Levering Virtual Tours in the History Classroom

By Tom Driscoll, BWRSD Digital Learning Director

The except below is from an article that I published in “Digital Learning” Magazine.  It was co-authored with friend and EdTechTeacher colleague Shawn McCusker.

VIRTUAL TOURS

We all strive to help history come alive for our students.  One proven strategy is to have students engage in experiences that put them right in the action, whether it’s ancient ruins of great civilizations or those more aligned with modern historical developments.  The constraint that we face, however, is the ability to have students actually travel to these places. Virtual tours make that possible. Teachers have never before had the opportunity for students to engage in virtual tours like they do today. Not only can students visit historically relevant locations, but also enter and explore many of the world’s most exclusive museum and cultural centers, right from a device!  Let’s take a close look at practical ways that history teachers can help foster student engagement through virtual tours.

Google Maps

Do not underestimate the power of street view.  Yes, it can help with directions, but Google Maps can serve as a powerful learning tool for students to engage in virtual tours around the world.  From real-time information about the location to quick photos and facts, students can quickly develop a more nuanced understanding of just about anywhere on earth.  

But how often do students unleash the power of pegman in their classes?  Yes, “pegman” (the little yellow character that you can click on and drop onto the map), enable students to immerse themselves right into the location they are exploring. The first, and most typical way is via Streetview.  But there are two other ways as well. A student can also explore photospheres (360 photos added to google maps that were not via the Streetview camera) that enable them to view locations around the world that are literally off the grid. They can also view the inside of structures as well, such as museums and other cultural locations.

Sample video of a Google Maps tour of Champs-Élysées: bit.ly/googlemapstour

Google Maps Tour Builder

Leveraging the power of Google Maps, Tour Builder is a platform that enables students to create their own virtual tour of locations around the world.  The tour can also layer in content about each location, including text and embedded imagery and video. Students can create tours of historic military campaigns, explorer routes, cultural centers, and more.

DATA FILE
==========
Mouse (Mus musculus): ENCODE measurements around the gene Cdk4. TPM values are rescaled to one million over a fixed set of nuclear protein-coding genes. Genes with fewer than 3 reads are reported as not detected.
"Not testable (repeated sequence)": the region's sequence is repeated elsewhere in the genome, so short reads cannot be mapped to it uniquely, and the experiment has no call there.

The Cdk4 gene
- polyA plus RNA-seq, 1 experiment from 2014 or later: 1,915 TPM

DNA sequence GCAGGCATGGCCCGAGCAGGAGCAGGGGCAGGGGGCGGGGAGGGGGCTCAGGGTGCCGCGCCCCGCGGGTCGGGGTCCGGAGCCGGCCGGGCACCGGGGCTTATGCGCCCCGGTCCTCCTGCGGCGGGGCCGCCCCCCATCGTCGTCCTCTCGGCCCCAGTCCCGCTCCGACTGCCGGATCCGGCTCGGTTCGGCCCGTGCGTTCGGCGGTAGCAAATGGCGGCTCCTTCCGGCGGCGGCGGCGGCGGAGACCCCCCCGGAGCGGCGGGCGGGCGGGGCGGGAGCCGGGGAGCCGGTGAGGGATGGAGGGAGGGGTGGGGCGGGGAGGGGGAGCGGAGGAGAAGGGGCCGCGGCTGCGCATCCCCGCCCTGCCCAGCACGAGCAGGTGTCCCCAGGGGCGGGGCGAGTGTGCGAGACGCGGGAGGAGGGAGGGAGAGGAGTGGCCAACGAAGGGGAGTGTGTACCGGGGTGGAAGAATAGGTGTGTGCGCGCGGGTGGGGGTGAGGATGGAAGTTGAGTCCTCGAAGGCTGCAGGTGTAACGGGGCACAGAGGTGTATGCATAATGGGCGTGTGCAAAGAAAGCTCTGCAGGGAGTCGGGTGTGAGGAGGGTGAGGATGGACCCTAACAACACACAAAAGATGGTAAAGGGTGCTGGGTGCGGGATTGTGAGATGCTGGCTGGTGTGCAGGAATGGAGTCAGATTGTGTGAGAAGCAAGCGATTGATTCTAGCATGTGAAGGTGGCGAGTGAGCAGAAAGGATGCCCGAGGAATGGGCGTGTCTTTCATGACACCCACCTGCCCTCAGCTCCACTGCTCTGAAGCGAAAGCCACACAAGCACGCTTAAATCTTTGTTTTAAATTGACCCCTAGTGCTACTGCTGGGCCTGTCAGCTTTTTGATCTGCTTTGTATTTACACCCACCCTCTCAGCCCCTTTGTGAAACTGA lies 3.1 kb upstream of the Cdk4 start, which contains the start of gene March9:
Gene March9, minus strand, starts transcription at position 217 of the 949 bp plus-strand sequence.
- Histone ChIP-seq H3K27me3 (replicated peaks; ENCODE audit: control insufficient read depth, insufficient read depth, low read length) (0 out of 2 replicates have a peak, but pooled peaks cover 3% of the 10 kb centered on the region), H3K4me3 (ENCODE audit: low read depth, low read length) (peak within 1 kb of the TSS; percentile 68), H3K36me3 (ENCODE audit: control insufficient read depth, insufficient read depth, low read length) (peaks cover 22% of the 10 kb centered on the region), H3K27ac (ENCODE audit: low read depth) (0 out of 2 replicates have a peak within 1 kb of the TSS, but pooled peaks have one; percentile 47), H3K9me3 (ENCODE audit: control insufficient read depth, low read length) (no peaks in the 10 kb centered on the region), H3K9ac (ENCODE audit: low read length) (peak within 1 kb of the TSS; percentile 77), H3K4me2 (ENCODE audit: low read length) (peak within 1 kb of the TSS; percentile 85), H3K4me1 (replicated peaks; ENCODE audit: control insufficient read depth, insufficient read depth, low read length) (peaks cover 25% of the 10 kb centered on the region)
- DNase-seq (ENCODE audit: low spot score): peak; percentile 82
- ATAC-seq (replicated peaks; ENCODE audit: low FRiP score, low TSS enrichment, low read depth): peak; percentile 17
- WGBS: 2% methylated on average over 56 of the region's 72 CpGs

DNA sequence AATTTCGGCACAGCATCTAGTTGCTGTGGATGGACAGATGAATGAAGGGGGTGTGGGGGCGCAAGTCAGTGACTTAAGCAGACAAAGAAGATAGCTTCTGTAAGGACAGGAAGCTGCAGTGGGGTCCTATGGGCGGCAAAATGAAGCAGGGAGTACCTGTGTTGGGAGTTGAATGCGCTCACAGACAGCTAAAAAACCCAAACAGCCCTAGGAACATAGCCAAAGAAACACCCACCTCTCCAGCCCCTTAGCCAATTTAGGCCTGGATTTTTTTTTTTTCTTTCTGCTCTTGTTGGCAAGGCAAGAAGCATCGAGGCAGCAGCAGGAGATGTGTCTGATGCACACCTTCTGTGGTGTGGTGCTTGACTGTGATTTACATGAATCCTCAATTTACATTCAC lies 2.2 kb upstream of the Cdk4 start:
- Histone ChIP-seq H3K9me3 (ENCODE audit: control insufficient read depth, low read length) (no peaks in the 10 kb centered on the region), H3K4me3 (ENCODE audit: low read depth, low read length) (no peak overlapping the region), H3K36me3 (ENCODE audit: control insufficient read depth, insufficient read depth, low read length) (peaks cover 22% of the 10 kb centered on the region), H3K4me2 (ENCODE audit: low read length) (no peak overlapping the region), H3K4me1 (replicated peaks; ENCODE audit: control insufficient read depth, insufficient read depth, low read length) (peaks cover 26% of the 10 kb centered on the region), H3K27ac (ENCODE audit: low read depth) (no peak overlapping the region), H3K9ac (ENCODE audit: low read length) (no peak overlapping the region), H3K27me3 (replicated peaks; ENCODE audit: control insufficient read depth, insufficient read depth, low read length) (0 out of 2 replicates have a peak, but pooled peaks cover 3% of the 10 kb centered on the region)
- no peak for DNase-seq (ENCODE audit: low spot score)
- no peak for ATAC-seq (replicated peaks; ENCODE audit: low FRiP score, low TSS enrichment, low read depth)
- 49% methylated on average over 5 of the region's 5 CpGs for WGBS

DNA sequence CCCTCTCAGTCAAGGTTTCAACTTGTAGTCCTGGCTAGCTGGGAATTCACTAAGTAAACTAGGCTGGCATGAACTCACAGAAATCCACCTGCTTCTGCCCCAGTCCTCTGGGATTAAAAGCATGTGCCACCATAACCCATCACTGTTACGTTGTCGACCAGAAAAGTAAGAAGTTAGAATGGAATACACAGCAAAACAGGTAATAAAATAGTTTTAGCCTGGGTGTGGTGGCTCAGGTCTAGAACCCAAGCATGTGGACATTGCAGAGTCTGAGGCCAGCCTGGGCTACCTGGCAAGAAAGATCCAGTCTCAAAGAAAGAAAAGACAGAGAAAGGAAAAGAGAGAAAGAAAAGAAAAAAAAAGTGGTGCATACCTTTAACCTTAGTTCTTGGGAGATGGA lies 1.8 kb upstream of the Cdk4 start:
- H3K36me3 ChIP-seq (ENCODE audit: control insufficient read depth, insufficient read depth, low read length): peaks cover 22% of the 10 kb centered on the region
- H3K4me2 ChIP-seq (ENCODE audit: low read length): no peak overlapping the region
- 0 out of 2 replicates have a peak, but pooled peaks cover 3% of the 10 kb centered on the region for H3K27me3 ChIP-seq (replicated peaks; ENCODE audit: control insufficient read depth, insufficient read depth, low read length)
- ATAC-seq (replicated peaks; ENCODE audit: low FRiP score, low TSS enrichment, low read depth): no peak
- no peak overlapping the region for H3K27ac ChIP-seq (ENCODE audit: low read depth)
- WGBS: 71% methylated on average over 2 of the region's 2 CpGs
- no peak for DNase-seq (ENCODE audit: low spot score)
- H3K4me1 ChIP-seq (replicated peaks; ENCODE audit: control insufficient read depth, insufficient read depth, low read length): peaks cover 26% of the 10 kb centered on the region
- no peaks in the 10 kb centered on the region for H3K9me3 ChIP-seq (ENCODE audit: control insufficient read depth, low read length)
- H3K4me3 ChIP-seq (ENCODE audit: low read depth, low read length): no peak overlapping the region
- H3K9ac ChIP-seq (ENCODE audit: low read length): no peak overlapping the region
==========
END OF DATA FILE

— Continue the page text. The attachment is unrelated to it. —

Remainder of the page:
Skype in the Classroom

Skype in the classroom is a platform and online community that provides students with the opportunity to engage in live virtual field trips and connect with guest speakers.  There are also opportunities to connect with classrooms and cultures from around the world to collaborate on projects. You can filter these experiences based on your subject, such as history and geography, as well as by location.  Most of these also include lessons guides with clear learning objectives, activity descriptions, and connections to the ISTE standards.

Guest Speakers

https://education.microsoft.com/skype-in-the-classroom/find-guest-speakers

Virtual Field Trips

https://education.microsoft.com/skype-in-the-classroom/virtual-field-trips

Collaborations

https://education.microsoft.com/skype-in-the-classroom/skype-collaborations

More to Explore

Tour Creator (VR) – Practical way to bring VR into the classroom experience.

Geoguessr– Game-based learning that has students guess where they are in the world based upon context clues in Google Maps street view.

Google Earth Voyager – Immersive virtual tours of places and cultures from around the world.

Google Earth Engine Time Lapse / Highlights – Project that enables you to view how earth (anywhere you’d like to explore) has changed over the past 32 years.

Here is a link to the full article. DL01_p36-47_Constructing Narratives in the History Classroom

Here is a link to Digital Learning Magazine: https://www.teachingtimes.com/publications/digitallearning.htm

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